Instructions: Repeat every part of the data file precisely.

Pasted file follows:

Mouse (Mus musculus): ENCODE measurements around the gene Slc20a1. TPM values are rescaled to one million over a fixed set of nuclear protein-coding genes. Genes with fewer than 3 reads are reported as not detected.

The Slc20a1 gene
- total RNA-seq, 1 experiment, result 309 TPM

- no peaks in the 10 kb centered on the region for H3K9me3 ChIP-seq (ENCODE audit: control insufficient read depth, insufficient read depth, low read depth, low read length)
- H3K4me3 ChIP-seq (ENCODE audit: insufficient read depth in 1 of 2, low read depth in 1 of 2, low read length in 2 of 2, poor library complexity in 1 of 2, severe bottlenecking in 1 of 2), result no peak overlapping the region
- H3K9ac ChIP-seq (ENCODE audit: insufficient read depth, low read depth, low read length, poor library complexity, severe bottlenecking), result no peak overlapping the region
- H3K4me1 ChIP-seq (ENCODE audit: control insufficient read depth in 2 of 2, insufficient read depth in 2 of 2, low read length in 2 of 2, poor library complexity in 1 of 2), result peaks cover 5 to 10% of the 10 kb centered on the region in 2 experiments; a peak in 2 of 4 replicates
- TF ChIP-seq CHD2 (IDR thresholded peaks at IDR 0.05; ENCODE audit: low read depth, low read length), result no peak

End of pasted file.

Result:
Mouse (Mus musculus): ENCODE measurements around the gene Slc20a1. TPM values are rescaled to one million over a fixed set of nuclear protein-coding genes. Genes with fewer than 3 reads are reported as not detected.

The Slc20a1 gene
- total RNA-seq, 1 experiment, result 309 TPM

- no peaks in the 10 kb centered on the region for H3K9me3 ChIP-seq (ENCODE audit: control insufficient read depth, insufficient read depth, low read depth, low read length)
- H3K4me3 ChIP-seq (ENCODE audit: insufficient read depth in 1 of 2, low read depth in 1 of 2, low read length in 2 of 2, poor library complexity in 1 of 2, severe bottlenecking in 1 of 2), result no peak overlapping the region
- H3K9ac ChIP-seq (ENCODE audit: insufficient read depth, low read depth, low read length, poor library complexity, severe bottlenecking), result no peak overlapping the region
- H3K4me1 ChIP-seq (ENCODE audit: control insufficient read depth in 2 of 2, insufficient read depth in 2 of 2, low read length in 2 of 2, poor library complexity in 1 of 2), result peaks cover 5 to 10% of the 10 kb centered on the region in 2 experiments; a peak in 2 of 4 replicates
- TF ChIP-seq CHD2 (IDR thresholded peaks at IDR 0.05; ENCODE audit: low read depth, low read length), result no peak